March 20, 2012
Already being ravaged by pesticides  that are ignored by the USDA, a new study confirms that the bee population decline is also linked to corn insecticides that are among the most widely used in the world. The study sheds more light on the rampant downfall of the bee population through mass die-offs, also known as colony collapse disorder.
Used to coat corn seeds, the chemicals — known as neonicotinoid insecticides – are used to kill the insects by paralyzing their nerves. The makers claim that it has ‘lower toxicity’ for other animals. The study, entitled “Assessment of the Environmental Exposure of Honeybees to Particulate Matter Containing Neonicotinoid Insecticides Coming from Corn Coated Seeds,” was published  in the American Chemical Society’s Environmental Science & Technology journal. The researchers note that an increase in bee deaths began to be observed as soon as the insecticide was put into use.
The way in which bees are affected by this insecticide has to do with how the particles of the substance release into the air. The process involves pneumatic drilling machines, which suck in the seeds and subsequently spray and coat them with the insecticide before they are planted in the ground. As a result, particles of the insecticide are released into the air which then affect the honeybees. Even after examining how to potentially make the machines safer in any capacity to prevent the bee die-off, scientists said that all variations using the neonicotinoid insecticides still led to mass bee death.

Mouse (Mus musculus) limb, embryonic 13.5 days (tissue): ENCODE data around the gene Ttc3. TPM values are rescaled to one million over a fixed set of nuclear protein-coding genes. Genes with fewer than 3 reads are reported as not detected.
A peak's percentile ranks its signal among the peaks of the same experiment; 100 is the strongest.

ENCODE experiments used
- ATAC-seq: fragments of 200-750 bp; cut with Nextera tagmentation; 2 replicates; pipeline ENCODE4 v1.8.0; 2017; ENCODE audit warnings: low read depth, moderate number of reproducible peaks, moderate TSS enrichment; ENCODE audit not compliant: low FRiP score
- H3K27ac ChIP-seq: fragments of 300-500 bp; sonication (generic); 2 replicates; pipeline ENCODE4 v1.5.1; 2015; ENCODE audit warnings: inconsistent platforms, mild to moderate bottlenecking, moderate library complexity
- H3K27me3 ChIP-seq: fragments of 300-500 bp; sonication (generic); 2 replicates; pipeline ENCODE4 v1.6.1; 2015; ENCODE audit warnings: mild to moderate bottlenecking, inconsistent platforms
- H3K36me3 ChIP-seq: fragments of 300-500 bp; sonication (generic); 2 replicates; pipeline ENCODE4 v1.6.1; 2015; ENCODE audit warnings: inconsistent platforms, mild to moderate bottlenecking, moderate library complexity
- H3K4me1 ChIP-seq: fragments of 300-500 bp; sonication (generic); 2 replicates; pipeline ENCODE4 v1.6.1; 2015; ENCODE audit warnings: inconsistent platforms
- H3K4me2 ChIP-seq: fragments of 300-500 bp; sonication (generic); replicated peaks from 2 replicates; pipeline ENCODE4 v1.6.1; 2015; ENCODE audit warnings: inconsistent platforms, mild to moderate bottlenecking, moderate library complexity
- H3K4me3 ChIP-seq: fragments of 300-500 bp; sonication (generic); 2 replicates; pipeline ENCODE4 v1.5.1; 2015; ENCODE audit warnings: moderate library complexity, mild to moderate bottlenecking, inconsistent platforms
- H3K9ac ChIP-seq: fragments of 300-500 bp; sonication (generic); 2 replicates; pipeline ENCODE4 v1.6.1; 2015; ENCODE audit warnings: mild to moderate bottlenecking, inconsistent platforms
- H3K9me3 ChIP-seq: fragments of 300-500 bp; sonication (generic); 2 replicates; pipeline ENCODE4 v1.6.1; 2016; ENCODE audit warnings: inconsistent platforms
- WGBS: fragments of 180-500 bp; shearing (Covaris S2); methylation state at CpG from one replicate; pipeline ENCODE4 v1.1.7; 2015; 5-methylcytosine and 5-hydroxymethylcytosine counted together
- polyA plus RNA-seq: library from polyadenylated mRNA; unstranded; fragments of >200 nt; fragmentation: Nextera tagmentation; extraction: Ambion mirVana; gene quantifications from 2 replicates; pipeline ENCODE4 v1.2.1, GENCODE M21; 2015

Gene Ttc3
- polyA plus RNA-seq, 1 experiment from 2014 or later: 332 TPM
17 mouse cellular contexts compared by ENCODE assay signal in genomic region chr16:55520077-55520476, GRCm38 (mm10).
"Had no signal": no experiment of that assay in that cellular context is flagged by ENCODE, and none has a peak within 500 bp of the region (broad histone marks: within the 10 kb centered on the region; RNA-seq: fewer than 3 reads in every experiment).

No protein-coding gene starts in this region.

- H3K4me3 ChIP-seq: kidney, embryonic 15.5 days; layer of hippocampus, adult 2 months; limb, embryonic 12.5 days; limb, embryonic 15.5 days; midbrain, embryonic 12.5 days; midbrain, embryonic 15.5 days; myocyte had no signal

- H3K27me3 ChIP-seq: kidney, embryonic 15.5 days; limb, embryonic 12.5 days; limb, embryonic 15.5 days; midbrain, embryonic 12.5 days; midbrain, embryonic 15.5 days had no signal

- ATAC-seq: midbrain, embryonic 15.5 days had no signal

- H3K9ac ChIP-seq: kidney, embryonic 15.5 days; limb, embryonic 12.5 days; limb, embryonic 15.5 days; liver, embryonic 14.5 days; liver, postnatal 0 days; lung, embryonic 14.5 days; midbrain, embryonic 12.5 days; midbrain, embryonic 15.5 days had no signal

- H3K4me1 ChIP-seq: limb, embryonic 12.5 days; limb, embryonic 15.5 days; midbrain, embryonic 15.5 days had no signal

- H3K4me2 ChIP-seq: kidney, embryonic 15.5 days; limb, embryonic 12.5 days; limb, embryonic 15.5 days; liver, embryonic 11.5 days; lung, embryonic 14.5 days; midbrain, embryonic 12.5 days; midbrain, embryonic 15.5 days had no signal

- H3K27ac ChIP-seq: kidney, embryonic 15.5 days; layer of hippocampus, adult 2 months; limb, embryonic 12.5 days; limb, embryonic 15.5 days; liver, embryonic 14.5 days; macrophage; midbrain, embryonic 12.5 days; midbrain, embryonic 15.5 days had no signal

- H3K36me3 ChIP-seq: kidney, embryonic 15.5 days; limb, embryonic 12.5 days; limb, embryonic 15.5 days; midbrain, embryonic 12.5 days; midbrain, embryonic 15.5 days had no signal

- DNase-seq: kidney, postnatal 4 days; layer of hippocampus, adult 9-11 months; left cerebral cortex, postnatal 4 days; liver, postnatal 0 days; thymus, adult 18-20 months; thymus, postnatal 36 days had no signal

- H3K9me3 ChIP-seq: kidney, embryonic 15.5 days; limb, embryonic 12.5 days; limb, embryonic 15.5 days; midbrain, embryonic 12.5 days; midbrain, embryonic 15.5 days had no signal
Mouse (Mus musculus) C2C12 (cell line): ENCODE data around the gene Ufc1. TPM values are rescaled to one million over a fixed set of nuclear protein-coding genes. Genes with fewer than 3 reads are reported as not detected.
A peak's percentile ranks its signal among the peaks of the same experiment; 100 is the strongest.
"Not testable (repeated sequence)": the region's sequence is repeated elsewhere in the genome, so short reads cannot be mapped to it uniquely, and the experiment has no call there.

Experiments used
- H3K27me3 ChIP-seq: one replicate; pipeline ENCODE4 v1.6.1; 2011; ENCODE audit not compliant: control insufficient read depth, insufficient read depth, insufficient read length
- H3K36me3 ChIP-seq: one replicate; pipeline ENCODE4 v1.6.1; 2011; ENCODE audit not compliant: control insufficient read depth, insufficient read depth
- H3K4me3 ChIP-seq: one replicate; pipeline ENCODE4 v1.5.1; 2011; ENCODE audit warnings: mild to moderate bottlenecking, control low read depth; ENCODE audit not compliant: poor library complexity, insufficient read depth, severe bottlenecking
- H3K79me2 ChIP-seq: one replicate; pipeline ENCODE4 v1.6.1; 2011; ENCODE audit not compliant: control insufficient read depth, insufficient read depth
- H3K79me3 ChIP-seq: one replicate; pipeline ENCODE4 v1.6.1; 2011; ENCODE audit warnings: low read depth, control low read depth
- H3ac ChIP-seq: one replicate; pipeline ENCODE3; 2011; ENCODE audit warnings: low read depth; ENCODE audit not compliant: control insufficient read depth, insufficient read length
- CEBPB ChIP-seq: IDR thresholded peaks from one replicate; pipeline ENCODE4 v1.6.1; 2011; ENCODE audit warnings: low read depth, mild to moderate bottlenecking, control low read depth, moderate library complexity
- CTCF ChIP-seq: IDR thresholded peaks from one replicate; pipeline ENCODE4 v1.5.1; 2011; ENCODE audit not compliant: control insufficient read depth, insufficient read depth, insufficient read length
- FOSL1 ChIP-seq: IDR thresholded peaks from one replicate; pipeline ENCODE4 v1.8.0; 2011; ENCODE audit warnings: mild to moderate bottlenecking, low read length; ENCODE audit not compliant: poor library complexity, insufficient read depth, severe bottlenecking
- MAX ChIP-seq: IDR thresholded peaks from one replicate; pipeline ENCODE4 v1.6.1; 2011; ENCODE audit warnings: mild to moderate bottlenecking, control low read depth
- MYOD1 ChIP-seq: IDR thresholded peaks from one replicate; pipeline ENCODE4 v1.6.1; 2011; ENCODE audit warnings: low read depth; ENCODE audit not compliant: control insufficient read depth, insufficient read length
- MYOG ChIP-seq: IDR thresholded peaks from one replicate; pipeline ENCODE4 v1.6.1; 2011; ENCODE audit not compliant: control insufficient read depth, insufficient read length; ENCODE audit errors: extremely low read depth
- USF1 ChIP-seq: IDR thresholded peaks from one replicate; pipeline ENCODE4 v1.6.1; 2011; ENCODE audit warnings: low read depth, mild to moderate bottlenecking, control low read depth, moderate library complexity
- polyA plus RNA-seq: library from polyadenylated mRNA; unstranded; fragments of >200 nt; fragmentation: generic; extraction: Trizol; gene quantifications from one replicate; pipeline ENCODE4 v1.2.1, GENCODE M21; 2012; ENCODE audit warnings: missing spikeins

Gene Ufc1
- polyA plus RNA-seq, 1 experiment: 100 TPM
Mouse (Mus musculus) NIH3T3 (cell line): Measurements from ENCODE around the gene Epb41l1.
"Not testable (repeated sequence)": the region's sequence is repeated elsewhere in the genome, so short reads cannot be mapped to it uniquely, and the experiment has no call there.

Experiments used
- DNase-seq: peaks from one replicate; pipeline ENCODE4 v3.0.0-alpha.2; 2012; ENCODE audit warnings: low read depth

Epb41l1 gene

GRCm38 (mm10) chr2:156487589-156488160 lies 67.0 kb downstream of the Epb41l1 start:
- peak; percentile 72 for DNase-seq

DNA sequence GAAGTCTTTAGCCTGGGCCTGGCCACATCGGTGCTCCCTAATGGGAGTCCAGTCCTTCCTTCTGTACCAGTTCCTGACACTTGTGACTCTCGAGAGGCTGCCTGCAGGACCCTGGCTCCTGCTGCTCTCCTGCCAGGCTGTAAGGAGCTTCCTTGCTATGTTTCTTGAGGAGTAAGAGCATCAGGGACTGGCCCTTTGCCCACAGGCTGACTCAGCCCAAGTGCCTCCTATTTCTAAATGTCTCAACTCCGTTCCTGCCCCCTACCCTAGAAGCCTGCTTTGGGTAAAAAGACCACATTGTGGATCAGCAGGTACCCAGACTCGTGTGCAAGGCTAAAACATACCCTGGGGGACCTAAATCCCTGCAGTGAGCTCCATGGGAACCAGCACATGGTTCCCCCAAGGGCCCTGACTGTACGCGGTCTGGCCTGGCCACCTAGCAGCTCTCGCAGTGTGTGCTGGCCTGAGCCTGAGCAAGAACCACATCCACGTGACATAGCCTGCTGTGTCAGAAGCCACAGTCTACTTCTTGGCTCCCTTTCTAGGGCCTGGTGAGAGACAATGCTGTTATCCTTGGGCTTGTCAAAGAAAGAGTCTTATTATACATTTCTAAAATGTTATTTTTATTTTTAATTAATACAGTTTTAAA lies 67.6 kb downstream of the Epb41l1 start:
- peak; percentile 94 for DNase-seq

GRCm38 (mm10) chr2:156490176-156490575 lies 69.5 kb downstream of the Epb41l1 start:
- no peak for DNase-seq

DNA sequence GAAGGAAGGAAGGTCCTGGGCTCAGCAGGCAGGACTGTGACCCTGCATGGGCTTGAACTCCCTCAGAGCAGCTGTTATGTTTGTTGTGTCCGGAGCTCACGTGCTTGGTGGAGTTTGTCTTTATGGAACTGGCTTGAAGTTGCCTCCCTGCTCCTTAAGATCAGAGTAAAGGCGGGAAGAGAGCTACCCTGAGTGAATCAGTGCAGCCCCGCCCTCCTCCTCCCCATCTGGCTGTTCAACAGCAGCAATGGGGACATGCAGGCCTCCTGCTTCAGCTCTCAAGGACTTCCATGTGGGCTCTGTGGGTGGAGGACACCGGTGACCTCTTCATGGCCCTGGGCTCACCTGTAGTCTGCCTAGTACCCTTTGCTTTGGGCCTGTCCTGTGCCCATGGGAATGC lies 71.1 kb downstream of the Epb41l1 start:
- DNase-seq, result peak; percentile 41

The integrity of the entire ecosystem is at risk if the honeybee population is not stabilized. Integral for the pollination of food crops, these insecticides are threatening the future of agriculture and global food sustainability. The researchers also mention that corn is increasingly being used as a form of renewable energy, and that real changes need to be made regarding the use of neonicotinoid insecticide before it is too late.
The researchers state:
“In view of the currently increasing crop production, and also of corn as a renewable energy source, the correct use of these insecticides within sustainable agriculture is a cause of concern.”
This article first appeared at Natural Society